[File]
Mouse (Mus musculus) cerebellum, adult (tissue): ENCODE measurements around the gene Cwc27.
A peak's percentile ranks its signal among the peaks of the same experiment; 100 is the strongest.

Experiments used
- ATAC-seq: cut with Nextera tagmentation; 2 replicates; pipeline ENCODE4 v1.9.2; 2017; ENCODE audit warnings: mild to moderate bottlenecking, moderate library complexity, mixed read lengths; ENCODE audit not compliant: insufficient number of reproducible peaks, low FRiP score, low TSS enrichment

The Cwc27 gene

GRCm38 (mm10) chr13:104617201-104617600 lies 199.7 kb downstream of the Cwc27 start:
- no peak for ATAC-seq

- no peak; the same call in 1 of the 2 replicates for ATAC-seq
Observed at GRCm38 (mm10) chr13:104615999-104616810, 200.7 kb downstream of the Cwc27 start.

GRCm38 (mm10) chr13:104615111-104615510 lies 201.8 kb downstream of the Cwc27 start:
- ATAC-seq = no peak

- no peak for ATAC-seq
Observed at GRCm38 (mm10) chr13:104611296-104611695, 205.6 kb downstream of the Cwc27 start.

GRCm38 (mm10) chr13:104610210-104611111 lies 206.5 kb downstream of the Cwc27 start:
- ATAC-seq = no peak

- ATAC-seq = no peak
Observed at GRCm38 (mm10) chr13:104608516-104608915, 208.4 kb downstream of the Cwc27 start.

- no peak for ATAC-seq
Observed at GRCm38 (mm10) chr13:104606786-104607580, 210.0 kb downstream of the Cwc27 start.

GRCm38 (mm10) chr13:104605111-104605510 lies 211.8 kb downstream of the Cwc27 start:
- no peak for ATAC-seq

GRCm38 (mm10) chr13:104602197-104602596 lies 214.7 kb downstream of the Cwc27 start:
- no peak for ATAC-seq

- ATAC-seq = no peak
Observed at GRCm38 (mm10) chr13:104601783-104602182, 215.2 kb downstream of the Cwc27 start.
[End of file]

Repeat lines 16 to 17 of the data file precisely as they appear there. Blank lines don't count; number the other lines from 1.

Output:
- ATAC-seq = no peak
Observed at GRCm38 (mm10) chr13:104608516-104608915, 208.4 kb downstream of the Cwc27 start.